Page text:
US President Barack Obama has said that his administration will always support the peace process in Northern Ireland during his address at the Waterfront Hall.
Crowds cheered on Monday morning as the President Barack Obama arrived at the Waterfront Hall in Belfast just after 9.30 am.
Several thousand people, mostly students, were in the Waterfront ahead of the G8 summit hosted by Prime Minister David Cameron in Co Fermanagh.
The long wait for invited guests started a spontaneous Mexican Wave throughout the Waterfront Hall.
Methodist College Belfast student Hannah Nelson, 16, sharing a platform with President Obama at the Waterfront.
In an inspirational address, Hannah told the packed Waterfront Hall: “We should not let the past pull us apart and stop us from moving forward.”
Hannah was followed by the United States’ First Lady Michelle Obama who got a raucous standing ovation.
She told her audience: “When I was your age, I never dreamed I would be standing here as First Lady of the United States. We are so proud of you.”
Mrs Obama then introduced her husband Barack Obama to the stage.
To a rapturous reception, the US President said: “Thank you very much. Hello Belfast. Hello Northern Ireland. What’s the craic?
“We wanted to come to Northern Ireland because it is a place of remarkable beauty.”
He paid tribute to Peter Robinson and Martin McGuinness for the work in the Stormont Executive.
And he also paid tribute to PSNI Chief Constable Matt Baggott for keeping Northern Ireland safe.
He urged young people to tear down the divisions and segregation in society a build a new and lasting peace.
The President added: “The achievement of peace in Northern Ireland gives the whole world hope.
“We need to get this right.
“Peace is not just about politics. It’s about attitudes.
“We need to change attitudes. It is within your power to bring about change.
“The fate of peace is up to each of us. This peace in Northern Ireland has been tested over the past 15 years. It has been tested over this past year.
“You will have to choose to go forwards not backwards. As long as you keep going forward, we will still support you.
“Jobs and opportunities are important for peace.
“Progress is essential to peace.
“We will always be with you. We will always be a wind at your back.
“Good luck. God bless you. And God bless all the people of Northern Ireland,” he concluded.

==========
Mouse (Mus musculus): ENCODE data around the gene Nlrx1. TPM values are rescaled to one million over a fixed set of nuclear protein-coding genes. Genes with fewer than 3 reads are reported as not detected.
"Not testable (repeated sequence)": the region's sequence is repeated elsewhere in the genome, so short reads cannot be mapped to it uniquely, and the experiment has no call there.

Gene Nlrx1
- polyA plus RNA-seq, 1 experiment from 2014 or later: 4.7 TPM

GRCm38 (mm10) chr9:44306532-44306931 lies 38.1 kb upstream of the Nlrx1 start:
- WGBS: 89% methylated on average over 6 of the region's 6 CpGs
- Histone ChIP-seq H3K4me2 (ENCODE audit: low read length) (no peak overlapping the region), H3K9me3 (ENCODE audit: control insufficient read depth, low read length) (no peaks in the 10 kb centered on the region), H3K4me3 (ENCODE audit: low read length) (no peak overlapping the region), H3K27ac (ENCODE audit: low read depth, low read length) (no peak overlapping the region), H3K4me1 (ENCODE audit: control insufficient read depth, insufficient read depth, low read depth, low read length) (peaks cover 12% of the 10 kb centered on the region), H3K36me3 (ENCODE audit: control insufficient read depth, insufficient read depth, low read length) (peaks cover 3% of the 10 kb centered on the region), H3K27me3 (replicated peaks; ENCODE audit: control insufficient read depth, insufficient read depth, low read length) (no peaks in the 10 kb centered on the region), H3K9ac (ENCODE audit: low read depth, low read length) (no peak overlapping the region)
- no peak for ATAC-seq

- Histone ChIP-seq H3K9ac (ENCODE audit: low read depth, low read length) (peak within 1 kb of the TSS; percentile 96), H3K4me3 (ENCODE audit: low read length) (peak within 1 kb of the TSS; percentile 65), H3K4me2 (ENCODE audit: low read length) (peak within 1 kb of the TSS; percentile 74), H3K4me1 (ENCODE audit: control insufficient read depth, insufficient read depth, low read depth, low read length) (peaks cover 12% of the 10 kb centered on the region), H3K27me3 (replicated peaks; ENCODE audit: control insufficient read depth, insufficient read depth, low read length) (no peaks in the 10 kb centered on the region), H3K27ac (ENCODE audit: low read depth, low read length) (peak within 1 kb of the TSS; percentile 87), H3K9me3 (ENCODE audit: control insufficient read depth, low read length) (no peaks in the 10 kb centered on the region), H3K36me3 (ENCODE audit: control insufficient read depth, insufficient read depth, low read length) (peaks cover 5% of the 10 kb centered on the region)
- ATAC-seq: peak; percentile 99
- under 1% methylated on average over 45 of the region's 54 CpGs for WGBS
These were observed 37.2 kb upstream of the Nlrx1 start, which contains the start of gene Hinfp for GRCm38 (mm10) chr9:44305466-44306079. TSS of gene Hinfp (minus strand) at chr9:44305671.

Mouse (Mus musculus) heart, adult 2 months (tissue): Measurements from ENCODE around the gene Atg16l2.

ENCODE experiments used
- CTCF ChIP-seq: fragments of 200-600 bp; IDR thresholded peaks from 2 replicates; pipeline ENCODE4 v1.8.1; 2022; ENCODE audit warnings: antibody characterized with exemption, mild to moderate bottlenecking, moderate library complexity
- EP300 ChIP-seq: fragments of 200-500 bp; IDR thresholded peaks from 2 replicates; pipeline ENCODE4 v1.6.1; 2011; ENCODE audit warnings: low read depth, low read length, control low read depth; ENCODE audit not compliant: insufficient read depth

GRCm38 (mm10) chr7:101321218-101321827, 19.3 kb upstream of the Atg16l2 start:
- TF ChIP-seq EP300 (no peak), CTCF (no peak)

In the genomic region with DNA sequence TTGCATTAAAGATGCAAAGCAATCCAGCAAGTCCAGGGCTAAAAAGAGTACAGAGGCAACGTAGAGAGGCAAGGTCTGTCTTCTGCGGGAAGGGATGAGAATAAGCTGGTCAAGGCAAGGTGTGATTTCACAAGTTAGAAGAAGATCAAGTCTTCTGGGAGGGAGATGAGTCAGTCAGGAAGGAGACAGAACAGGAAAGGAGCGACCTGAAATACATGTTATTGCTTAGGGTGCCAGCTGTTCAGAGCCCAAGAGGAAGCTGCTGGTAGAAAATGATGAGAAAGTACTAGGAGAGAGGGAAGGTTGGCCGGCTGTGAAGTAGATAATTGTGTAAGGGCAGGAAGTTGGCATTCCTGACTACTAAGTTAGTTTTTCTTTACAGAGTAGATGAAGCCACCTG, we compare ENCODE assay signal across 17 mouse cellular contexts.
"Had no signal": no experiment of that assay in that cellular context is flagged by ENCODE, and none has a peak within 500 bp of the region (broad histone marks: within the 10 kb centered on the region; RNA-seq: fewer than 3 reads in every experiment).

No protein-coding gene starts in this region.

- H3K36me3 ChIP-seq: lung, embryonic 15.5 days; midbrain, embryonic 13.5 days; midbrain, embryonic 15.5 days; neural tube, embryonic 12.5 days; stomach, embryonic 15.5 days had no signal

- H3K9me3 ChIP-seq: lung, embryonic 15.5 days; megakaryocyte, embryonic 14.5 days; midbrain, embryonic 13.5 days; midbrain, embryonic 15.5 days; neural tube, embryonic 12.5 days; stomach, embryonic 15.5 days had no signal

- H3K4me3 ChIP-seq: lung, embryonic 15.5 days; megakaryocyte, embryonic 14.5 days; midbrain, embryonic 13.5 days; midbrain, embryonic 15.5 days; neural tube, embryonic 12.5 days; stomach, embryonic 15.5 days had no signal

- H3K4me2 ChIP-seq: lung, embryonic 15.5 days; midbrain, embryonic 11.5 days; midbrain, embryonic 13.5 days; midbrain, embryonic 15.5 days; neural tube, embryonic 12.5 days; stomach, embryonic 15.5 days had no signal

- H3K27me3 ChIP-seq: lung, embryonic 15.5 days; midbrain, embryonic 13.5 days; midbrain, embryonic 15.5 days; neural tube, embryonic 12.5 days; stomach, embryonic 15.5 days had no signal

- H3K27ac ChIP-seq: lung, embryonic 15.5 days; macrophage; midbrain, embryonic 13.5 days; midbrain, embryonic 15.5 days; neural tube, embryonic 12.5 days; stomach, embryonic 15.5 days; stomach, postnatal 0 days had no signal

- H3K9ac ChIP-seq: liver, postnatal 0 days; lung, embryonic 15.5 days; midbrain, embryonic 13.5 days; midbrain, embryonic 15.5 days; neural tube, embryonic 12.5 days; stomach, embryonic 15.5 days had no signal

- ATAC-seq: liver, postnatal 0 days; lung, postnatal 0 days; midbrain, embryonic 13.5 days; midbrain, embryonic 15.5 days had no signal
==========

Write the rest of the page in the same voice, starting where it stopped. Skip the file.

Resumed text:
The President received a standing ovation and ‘presses the flesh’ of members of the audience standing behind him.
Following his speech, Chief Constable Matt Baggott said: “I thought it was a very inspirational, motivational speech.”
Outside in Oxford Street, a number of anti-G8 protestors had gathered near the Laganside Courthouse complex.
However, a police presence has kept them back from the Waterfront Hall.
The US President touched down at Belfast International Airport in his Air Force One jumbo plane just after 8.30 am accompanied by his wife Michelle and children.
He boarded a Marine One helicopter which flew him to the George Best Belfast City Airport.
The President and his entourage were then be whisked by a cavalcade of armoured cars to the Waterfront Hall in Oxford Street.
His cavalcade will head back to the George Best City Airport where his Marine One helicopter will take him to Co Fermanagh for the G8 summit talks.
Mr Obama is only the third serving US president to visit Northern Ireland, following in the footsteps of Bill Clinton and George Bush.
While Mr Bush’s visits in 2003 and 2008 were post-9/11 and security conscious, Mr Clinton and his wife Hillary enjoyed the hope blooming just a year after the paramilitary ceasefires.
Their 1995 trip to Belfast was aimed at giving a boost to the still fragile peace process.
Peace will also be on Mr Obama’s mind when, introduced by his wife Michelle, he gives a keynote address to an audience at the Waterfront Hall on Monday morning.
Speaking to 1,500 young people and around 500 other invited guests, the president will hail Northern Ireland’s progress.
Security does remains tight throughout the city ahead of the visit, with some roads affected by closures and a no-fly zone also in place – although commercial air traffic should not be affected.
While Mr Obama will afterwards head to the Lough Erne Resort for talks with eight of the world’s most powerful leaders, the First Lady and daughters Malia and Sasha will travel to Dublin.
Before the first full session of the G8 summit, Mr Obama and Mr Cameron will meet to discuss issues like the ongoing situation in Syria – with the US and UK concerned by chemical weaponry.
The conflict will also be among the topics on the agenda when all eight leaders meet on Monday evening, and again when Mr Obama later holds bilateral talks with Russian President Vladimir Putin.
The G8 talks – also taking in the three T’s of tax, trade and transparency – will be held inside a veritable ring of steel near Enniskillen.
Around 8,000 police officers will be on duty during the course of the summit.
While Saturday’s anti-G8 protest passed off peacefully, with much lower than anticipated numbers, further demonstrations are expected to be held.